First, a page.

Aaron Howard, journalist
Articles and Works by Aaron Howard About the Writer Aaron Howard Contact Aaron Howard Today
 

Jewish Houston

People

Politics

Books

The Arts District

Traditions

Family

Refugee
Issues

Disability
Issues

Music Reviews

Aaron Howard has published hundreds of articles. If you are interested in using some of his work to include in your own publication, please contact Aaron Howard today.

Published Works of Aaron Howard
Aaron's Archives

What? Nobody Wants A Byline?

Back

These days, everyone claims to be an author. From speechwriters to the guy who created the “axis of evil” slogan, from artistic works to images, trade names and slogans--it’s all intellectual property. In contrast, there are no authors in rabbinic literature. The Mishnah, two Talmuds and the Tosefta—the entire rabbinic body of writings—no person or group claimed it as their intellectual property.


“There’s no place in rabbinic literature where you can see someone writing down rabbinic text,” says Martin S. Jaffee. “We don’t know who wrote it down or what they thought they were doing.”


If you write something, it’s your idea. If it’s your idea, then it’s your intellectual property. Recognition and money flow from that property. By comparison, the rabbis believed that they received everything, says Jaffee. “To be an author was to depart from the tradition. To claim authorship was to claim originality. And the rabbis weren’t interested in being original”.


Jaffee is Professor of Comparative Religion at the Henry M. Jackson School of International Studies at the University of Washington in Seattle. He’s also the co-editor of “The Cambridge Companion To the Talmud and Rabbinic Literature” (Cambridge University Press). The book is possibly the finest survey in English of critical cultural issues for non-yeshiva beginning students of rabbinic literature.


In the ancient world, there was a big debate about the value of books as opposed to living teachers. Philosophers asked: can you learn Plato from a book or do you need a teacher to guide you? In the Jewish world, there was no debate. For the rabbis, you can’t understand the book, especially the Bible, without a teacher. Thus the tradition of oral Torah, the transmission of tradition in an exclusively oral fashion in which it was important to deny any innovative intent. A book of oral Torah made no sense.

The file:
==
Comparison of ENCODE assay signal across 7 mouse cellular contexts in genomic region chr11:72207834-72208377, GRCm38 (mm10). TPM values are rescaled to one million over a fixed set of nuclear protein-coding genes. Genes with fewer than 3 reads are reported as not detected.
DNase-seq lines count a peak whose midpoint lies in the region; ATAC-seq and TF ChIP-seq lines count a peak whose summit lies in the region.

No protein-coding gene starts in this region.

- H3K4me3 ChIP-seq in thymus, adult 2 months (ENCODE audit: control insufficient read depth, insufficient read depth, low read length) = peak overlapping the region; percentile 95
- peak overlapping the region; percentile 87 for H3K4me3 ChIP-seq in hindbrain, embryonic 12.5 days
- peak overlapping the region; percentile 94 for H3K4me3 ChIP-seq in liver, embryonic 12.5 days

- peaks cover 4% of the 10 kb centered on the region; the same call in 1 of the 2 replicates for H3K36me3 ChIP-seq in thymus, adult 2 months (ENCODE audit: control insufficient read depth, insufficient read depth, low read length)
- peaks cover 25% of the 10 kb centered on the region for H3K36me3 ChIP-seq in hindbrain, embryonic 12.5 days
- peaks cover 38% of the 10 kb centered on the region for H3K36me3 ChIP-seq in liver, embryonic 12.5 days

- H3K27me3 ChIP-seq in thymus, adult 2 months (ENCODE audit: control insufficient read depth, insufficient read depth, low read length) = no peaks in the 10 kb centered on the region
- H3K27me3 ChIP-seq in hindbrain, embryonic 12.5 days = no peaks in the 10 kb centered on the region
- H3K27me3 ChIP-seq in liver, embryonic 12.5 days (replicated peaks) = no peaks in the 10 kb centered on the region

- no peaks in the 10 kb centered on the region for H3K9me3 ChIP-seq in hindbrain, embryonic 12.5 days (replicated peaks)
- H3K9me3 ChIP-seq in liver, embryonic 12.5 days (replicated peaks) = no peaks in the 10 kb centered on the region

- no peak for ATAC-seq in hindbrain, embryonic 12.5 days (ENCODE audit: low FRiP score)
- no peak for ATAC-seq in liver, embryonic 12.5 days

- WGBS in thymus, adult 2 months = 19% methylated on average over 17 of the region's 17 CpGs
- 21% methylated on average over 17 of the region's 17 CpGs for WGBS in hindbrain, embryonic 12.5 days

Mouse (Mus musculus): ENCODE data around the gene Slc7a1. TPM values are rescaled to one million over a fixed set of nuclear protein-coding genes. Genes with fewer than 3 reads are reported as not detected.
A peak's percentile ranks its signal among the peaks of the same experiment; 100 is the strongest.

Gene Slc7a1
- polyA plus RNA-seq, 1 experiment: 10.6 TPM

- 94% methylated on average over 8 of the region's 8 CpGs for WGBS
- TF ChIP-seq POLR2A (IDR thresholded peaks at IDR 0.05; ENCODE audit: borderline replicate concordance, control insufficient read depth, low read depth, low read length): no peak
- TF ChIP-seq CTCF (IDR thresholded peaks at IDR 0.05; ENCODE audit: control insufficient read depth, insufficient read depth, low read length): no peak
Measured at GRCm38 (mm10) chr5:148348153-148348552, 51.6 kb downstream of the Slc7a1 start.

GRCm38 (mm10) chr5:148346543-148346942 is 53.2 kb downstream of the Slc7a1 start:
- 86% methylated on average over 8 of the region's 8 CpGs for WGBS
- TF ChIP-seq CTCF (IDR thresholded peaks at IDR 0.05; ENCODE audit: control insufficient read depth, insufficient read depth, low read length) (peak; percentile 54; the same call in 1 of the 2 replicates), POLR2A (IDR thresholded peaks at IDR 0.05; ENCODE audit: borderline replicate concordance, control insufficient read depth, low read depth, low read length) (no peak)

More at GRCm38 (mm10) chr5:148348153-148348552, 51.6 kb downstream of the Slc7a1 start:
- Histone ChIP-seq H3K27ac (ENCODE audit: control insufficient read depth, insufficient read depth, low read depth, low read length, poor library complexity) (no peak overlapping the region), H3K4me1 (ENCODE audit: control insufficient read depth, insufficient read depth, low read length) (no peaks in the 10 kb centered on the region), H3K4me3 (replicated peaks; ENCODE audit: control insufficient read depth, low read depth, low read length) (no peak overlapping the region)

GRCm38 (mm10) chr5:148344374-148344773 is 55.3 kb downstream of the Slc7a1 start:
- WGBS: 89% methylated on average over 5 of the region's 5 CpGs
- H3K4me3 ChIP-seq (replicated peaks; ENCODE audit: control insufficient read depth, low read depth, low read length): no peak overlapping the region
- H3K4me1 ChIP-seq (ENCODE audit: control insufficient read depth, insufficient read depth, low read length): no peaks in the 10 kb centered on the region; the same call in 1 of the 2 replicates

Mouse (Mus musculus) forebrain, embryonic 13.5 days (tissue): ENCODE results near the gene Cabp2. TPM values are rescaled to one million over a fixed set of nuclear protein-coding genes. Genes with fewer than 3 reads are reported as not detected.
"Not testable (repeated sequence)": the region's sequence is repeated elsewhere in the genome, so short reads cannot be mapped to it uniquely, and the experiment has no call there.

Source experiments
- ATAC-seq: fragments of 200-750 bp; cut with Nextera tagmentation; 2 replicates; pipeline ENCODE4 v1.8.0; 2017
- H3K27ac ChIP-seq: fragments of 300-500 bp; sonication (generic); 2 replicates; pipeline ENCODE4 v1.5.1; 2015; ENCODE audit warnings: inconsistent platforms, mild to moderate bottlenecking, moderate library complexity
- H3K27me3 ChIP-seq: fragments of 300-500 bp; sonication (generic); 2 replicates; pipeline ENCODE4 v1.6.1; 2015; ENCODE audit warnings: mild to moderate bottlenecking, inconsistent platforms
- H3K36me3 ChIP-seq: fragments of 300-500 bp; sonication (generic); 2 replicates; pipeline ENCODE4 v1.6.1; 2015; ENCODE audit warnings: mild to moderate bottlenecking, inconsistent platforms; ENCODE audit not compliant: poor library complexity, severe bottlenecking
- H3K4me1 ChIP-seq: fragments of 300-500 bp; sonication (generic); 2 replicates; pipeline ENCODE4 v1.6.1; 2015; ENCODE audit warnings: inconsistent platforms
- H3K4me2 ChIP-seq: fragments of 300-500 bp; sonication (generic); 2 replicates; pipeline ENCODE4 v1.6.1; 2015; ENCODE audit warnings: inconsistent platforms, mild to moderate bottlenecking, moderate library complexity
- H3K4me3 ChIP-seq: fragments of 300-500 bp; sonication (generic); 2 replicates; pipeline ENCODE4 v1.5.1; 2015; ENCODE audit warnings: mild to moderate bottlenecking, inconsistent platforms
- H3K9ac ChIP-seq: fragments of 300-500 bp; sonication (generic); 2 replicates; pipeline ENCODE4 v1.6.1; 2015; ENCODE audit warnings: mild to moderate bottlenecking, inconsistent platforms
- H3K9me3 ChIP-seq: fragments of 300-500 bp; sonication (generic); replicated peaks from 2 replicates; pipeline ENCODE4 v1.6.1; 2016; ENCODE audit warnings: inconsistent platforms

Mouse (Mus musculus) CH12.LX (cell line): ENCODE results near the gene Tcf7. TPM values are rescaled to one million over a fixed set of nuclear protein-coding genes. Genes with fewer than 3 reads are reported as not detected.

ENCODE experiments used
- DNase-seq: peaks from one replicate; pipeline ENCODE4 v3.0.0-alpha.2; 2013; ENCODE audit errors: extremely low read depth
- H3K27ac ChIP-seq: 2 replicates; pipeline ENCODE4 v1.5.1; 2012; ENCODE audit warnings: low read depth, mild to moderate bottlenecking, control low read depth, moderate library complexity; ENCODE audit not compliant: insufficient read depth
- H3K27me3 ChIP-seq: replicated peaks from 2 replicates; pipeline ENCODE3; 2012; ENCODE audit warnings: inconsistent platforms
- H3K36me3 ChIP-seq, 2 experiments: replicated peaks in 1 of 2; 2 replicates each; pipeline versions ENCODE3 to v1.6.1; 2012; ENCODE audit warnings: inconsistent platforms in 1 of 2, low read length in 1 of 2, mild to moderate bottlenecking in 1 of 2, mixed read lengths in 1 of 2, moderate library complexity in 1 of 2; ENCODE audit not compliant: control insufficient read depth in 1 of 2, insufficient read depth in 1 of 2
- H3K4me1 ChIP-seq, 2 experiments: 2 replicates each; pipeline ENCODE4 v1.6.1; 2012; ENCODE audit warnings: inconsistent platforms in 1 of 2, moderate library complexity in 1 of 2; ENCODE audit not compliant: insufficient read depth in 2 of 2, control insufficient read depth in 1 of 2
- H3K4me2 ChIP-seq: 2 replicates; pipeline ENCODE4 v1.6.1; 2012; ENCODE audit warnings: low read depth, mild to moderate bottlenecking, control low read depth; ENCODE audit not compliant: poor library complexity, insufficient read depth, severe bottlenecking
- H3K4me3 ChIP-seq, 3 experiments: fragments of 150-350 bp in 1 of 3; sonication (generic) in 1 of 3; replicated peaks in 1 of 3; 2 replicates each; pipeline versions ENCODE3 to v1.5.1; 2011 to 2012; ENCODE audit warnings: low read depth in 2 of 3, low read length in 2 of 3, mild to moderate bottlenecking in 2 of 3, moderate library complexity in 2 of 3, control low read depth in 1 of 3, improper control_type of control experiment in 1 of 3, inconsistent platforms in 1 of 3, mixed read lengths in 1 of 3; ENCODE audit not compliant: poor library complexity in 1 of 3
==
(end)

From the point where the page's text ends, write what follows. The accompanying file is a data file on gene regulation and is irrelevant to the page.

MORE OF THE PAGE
Oral Torah shares something in common with other world scriptures, says Jaffee. They share similar “advertising campaigns”. All these scriptures were somehow “delivered” by the gods, a certain God or the only God. They were delivered into the hands of human elites--a prophet, priests, kings or scribes—for safekeeping, proper copying, memorization and veneration. And there were no creative human beings involved in authorship—at least as far as the preservers of the texts were concerned.


The Talmudic rabbis did not even see themselves as “the rabbis”.  From Rabbi Akiva to Rabbi Eliezer, they considered themselves “traditionalists”.  


“They were mediators of a tradition,” says Jaffee.  “In the period before the writing down--we don’t know when—refusal for responsibility of authorship began at the smallest level—the saying.”


In societies where the oral sacred tradition is still regarded as important, you still have to learn from a teacher. It’s the absorption of the tradition through the ear that makes it alive. Those oral societies don’t necessarily see the book as a repository of wisdom. Knowledge is in the person who shapes the tradition, even while repeating it. Performance is geared to an audience and the performer shapes the material according to the audience.